The two wives, Mila and Amira, spent many hours over the years discussing the prime points and shortcomings of their respective husbands. It convinces them that Fred’s perspective is a match for Asperger’s, both a blessing and an excuse for Amira’s semi-detachment from her husband.
‘I listened to an audiobook a few days,’ Mila explains sipping coffee with Amira at a local café over the weekend. She smiles, flashing her warm brown eyes at Amira. ‘I had this epiphany, you know, a kind of spark of understanding.’
‘What was it about?’
‘Just a psychologist interviewing some clients about their relationships and he made some interesting observations.’
Amira nodded, leaning closer to hear every word, above the clatter and chatter of several other customers enjoying the mid-morning break.
Mila took stirred more sugar into her coffee. ‘He says people who are in relationships and spend much of their time fantasizing, dreaming about other relationships, lovers from the past and so on, can become addicted.’
Amira’s eyebrows shot up in surprise. ‘It’s harmless.’
‘Well, that’s what I thought but that’s not what the research says.’
‘Why? How could imagination destroy anything?’ Amira had given up sugar but stirred half a teaspoon into her black coffee. ‘I mean thoughts like dreams can’t kill you.’
Mila smiles. ‘You think about it. If you spend spare time imagining another lover and you build this imaginary person into the greatest listener, the best lover, the most thoughtful and interesting guy you’ve ever met.’
‘Sounds perfect,’ Amira chuckles. ‘Where can I get one?’
‘The psychologist argued, you forget you’re fantasizing and making it all up. Imaginings become a real and addictive habit. It takes intimacy away from your real-life partner. You avoid any depth of emotion with the real man, preferring to share your thoughts with the imaginary one. When things are tense with your husband, you escape to the fantasy. It takes away your commitment to a genuine relationship.’
‘But any thinking person realises the difference and can…’
The young waitress interrupts the pair. ‘More coffee?’ she asks about to pour from a metal jug held in both hands.
‘No thanks,’ Amira says, placing her palm over her half-empty cup.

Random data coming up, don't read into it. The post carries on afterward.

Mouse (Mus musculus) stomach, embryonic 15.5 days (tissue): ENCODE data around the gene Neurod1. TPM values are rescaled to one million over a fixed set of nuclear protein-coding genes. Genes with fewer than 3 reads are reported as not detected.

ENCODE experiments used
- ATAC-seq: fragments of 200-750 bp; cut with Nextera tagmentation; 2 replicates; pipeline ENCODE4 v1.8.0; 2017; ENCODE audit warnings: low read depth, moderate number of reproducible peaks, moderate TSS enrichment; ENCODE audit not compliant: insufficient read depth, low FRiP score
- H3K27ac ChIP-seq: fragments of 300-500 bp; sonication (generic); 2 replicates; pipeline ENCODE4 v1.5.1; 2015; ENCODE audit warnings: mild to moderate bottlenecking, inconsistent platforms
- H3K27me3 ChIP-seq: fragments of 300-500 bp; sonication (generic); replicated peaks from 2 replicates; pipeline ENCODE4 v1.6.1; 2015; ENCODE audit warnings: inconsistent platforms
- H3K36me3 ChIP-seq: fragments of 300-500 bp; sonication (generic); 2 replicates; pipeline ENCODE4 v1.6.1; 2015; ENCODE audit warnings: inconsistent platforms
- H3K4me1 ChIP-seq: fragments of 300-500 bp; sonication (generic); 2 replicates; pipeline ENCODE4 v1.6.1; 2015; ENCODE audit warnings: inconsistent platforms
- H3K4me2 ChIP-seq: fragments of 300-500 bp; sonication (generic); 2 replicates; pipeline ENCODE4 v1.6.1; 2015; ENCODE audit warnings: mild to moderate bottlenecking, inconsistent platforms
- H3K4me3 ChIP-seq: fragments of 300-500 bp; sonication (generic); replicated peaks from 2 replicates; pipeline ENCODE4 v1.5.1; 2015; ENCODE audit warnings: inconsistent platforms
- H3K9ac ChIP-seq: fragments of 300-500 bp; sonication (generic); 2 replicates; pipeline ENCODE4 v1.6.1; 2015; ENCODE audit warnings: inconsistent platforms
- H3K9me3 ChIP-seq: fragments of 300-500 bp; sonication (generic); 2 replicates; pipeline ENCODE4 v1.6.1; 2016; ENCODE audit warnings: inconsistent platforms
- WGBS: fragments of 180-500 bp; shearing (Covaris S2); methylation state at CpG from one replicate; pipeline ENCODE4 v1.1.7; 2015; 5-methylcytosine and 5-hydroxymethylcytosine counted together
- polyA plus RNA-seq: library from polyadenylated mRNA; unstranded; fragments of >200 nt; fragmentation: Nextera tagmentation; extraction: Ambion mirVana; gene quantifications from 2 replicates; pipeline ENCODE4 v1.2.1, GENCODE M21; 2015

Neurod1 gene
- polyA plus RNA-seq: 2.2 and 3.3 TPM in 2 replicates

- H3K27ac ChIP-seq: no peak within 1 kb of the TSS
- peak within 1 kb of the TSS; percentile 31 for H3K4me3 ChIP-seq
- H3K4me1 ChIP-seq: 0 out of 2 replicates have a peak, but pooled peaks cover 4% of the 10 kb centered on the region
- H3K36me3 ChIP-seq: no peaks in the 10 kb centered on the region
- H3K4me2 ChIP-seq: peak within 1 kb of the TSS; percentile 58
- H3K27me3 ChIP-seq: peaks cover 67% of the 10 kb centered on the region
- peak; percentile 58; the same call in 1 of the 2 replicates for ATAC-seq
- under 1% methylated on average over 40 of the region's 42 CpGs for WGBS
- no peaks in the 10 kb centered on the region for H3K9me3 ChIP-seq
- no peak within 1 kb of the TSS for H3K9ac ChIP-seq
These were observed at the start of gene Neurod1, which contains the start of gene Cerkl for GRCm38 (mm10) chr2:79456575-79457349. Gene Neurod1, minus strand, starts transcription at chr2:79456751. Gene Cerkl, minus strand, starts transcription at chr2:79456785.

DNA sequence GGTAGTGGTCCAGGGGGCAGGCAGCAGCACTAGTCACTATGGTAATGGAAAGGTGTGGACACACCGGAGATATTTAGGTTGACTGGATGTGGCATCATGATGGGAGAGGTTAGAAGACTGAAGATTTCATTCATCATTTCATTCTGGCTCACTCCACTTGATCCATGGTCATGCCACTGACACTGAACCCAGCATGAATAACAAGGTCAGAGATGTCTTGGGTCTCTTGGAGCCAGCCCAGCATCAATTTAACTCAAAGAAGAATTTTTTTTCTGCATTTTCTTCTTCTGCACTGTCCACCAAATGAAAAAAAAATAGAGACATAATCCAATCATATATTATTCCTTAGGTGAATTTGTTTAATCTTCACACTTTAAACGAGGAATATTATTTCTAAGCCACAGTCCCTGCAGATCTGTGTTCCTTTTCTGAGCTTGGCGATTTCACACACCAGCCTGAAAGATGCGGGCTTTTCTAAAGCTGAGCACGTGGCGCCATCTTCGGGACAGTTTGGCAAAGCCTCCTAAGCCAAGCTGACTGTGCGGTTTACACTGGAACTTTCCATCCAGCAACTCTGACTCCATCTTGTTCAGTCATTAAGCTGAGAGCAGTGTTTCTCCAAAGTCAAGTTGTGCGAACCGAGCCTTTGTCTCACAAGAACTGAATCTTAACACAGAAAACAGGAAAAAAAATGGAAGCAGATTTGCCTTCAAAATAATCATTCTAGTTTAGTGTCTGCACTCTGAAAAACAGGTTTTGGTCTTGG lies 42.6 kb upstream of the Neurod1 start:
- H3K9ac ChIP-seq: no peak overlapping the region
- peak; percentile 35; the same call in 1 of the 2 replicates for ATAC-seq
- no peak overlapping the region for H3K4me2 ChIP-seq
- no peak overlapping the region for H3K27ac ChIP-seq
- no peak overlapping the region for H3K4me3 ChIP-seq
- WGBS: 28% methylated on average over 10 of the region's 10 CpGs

‘Not for me either,’ Mila smiles at the blonde girl.
‘No thanks,’ they both say together as the server turns on her heel and leaves the two friends alone.
Amira concentrates her eyes on Mila’s but they both remain silent.
‘What?’ Mila says. ‘I just thought the concept of fantasies wrecking a proper relationship was fascinating.’
Amira nods, trying to determine if her friend knows about her love for Alex. A ripple of guilt filters through her thoughts as Mila talks about a television series.
‘I’m watching it on demand,’ she explains. ‘Sister Wives, it ran about three years ago and I missed most of it so just started downloading the series.’
Amira took the last gulp of her lukewarm coffee. ‘I heard something about it but never got to watch.’
‘It’s about a guy who has five wives,’ Mila grins.
‘Talk about living the fantasy,’ Amira laughs, at least for him.’
‘It’s not anything sordid, they’re very religious.’
‘Utah religious?’ Amira interjects.
‘Of course. It’s illegal, but you can see how it works well for them all.’
‘Is this reality television? Mila, you can’t believe everything you see.’
‘It’s not at all like what you would think. The husband has his work cut out for him. Five wives and something like seventeen kids. All the wives have their own house too.’
‘You sound like an enthusiast for this polygamy-type arrangement,’ Amira states.
‘I dunno, but it is interesting, and it seems to work.’
‘Does the husband have a house?’
‘No,’ Mila says. ‘he moves between the five wives staying a night or two at each place.’
‘That could be a logistical nightmare. What if he likes one wife more than the others?’
‘He doesn’t. He’s very careful and fair, treating them all the same.’
Leaning back into the seat Amira runs her hand through her hair, pulling the fringe from her eyes. ‘Sounds amazing.’ Here is a chance to tactfully discuss if Mila will consider a merger of their families. Her heart beats a little faster. She is impulsive and maybe this takes things too far. But as a hypothetical situation? ‘Would you ever think about having two or three husbands?’ She laughs to disguise her serious intent. ‘The down-side is putting up with washing double the sox and listening to triple the sports talk.’ She frowns and leans in closer across the small table. ‘I mean, can you see any benefits?’
‘A man with five wives has sexual advantages and the strong female mother roles to raise his children. It’s more prevalent this way around, even these days than a woman with several men in a family living arrangement.’
‘Yeah, I guess the woman with several husbands gets the short straw.’
‘In what way?’
‘Well, triple the sexual demands for a start and the three husbands could share the lawn mowing, halve their chores, so they are in a win-win situation.’
The pair laugh raucously, drawing attention from a middle-aged couple at a nearby table.
‘We better go. I might just suss out Fred and see if he’s keen to have a couple of sister wives in the fold. Can you imagine!’